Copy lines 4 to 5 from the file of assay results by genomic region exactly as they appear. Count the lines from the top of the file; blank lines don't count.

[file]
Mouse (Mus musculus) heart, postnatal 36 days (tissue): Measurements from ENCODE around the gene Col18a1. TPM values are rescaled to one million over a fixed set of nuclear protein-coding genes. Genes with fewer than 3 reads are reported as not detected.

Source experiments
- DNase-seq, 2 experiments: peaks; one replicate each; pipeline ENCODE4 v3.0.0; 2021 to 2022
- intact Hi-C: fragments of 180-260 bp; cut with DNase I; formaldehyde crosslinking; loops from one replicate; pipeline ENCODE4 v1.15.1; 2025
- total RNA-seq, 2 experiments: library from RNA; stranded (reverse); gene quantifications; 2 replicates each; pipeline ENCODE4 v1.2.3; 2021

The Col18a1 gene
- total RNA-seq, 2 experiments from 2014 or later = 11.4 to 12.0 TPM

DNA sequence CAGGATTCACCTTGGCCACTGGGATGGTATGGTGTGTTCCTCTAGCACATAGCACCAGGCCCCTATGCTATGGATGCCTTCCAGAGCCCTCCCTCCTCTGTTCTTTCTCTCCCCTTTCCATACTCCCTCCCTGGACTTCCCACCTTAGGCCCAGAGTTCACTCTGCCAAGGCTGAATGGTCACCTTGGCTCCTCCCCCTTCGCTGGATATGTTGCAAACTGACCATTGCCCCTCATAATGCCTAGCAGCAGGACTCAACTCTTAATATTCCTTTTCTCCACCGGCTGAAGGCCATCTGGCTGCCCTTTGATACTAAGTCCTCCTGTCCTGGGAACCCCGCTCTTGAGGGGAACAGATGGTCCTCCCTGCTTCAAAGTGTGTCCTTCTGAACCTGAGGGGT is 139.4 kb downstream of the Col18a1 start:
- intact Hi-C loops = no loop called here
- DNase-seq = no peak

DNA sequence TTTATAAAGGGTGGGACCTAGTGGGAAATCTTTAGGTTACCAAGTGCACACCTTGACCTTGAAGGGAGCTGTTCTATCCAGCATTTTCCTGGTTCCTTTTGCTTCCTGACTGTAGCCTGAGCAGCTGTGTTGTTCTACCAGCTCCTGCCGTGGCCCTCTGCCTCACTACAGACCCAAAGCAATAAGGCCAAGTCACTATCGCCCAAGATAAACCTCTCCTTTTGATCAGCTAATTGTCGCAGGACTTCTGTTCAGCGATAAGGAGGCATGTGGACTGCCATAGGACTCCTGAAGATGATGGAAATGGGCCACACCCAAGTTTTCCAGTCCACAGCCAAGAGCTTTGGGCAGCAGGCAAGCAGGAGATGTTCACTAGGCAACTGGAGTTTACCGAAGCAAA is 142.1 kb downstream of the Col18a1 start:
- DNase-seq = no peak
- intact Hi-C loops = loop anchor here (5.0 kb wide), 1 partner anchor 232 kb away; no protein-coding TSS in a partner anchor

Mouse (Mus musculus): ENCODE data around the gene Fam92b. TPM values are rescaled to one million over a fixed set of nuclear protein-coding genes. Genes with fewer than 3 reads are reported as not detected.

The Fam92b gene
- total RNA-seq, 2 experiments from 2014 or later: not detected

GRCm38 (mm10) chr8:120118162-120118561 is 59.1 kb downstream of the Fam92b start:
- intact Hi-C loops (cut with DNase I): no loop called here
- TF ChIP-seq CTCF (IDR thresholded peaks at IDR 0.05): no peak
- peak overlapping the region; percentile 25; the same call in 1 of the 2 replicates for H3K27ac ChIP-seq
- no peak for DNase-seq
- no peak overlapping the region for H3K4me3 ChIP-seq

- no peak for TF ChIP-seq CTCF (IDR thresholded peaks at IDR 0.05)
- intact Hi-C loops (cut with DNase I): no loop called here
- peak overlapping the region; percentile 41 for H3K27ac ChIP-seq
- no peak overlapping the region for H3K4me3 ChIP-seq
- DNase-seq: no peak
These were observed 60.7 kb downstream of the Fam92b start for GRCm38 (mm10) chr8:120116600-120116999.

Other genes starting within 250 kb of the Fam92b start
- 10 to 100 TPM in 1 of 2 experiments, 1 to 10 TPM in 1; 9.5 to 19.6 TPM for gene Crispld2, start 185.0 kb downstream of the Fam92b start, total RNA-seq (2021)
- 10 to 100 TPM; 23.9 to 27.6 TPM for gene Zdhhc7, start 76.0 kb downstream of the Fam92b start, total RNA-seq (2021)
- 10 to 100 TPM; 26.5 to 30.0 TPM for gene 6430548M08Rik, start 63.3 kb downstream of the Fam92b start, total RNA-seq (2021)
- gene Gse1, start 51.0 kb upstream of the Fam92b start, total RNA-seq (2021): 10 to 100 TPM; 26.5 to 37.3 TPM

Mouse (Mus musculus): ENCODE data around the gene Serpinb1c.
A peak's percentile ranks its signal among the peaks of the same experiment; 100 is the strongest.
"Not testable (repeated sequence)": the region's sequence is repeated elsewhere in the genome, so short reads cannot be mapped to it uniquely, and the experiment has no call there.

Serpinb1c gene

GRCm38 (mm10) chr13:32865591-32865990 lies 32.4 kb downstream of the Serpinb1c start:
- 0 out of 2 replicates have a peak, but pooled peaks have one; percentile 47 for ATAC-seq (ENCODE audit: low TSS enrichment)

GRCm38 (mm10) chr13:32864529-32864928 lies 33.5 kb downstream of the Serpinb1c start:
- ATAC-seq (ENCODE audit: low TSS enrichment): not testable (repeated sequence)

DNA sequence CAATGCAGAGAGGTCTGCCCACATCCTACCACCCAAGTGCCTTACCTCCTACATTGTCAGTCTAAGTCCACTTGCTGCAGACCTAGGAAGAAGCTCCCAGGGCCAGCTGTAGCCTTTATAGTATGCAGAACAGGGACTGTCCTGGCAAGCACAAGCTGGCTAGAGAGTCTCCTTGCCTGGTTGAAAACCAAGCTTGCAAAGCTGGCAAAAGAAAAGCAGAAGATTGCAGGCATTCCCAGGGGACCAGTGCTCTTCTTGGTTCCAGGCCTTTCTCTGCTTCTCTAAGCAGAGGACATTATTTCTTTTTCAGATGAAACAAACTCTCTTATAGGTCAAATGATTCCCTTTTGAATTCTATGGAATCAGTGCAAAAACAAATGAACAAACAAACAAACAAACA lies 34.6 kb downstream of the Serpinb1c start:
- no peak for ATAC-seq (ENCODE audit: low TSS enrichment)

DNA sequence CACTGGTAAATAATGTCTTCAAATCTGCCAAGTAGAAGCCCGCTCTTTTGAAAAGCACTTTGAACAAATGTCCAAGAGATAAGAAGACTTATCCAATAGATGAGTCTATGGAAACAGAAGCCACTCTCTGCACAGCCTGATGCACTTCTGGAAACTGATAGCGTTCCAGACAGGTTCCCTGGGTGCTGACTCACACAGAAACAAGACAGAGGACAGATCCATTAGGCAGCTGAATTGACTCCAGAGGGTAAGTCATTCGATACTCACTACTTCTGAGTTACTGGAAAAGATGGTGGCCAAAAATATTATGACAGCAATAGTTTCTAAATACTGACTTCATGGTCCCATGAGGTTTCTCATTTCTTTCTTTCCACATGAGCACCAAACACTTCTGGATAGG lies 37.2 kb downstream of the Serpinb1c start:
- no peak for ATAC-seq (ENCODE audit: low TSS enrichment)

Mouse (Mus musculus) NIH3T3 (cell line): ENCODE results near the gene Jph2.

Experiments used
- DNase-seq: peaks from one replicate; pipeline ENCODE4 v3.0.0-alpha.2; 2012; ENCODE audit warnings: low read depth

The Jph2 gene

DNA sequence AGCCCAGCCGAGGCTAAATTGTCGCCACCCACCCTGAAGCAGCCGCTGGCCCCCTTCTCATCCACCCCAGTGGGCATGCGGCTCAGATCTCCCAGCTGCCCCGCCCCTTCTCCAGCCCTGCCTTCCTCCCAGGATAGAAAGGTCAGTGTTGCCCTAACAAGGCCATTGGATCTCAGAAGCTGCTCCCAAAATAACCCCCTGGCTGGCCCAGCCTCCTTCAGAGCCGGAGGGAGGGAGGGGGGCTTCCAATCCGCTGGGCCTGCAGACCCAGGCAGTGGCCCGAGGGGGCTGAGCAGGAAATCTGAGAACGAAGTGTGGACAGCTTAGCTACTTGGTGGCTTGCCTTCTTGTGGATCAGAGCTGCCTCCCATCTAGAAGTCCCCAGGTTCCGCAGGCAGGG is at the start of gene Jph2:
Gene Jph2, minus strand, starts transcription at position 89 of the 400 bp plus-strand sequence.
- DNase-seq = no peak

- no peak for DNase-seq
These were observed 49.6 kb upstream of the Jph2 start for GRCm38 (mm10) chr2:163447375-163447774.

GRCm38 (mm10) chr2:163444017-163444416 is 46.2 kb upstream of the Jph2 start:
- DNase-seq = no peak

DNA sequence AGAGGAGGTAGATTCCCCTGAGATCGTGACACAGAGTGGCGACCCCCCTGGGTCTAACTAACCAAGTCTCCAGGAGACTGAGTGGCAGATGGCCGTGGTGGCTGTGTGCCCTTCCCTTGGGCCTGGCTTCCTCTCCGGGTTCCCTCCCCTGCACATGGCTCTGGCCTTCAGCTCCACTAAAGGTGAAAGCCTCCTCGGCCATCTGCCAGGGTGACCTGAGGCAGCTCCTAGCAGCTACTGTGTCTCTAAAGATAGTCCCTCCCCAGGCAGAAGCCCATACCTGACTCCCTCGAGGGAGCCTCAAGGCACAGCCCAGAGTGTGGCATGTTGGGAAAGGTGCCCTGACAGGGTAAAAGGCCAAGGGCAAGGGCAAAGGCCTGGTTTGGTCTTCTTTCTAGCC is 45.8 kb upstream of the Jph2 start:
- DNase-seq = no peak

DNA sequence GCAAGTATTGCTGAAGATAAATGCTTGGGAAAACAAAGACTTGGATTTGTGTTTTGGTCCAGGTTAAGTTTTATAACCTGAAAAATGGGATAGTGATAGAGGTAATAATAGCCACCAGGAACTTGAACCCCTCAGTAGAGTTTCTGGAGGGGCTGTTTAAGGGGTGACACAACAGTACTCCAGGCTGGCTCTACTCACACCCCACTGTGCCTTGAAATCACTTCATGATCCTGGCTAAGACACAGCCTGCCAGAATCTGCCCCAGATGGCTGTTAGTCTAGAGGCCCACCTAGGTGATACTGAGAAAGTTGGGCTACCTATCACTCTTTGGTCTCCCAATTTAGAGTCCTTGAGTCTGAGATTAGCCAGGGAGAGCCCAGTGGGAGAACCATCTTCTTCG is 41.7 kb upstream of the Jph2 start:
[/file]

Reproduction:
- intact Hi-C: fragments of 180-260 bp; cut with DNase I; formaldehyde crosslinking; loops from one replicate; pipeline ENCODE4 v1.15.1; 2025
- total RNA-seq, 2 experiments: library from RNA; stranded (reverse); gene quantifications; 2 replicates each; pipeline ENCODE4 v1.2.3; 2021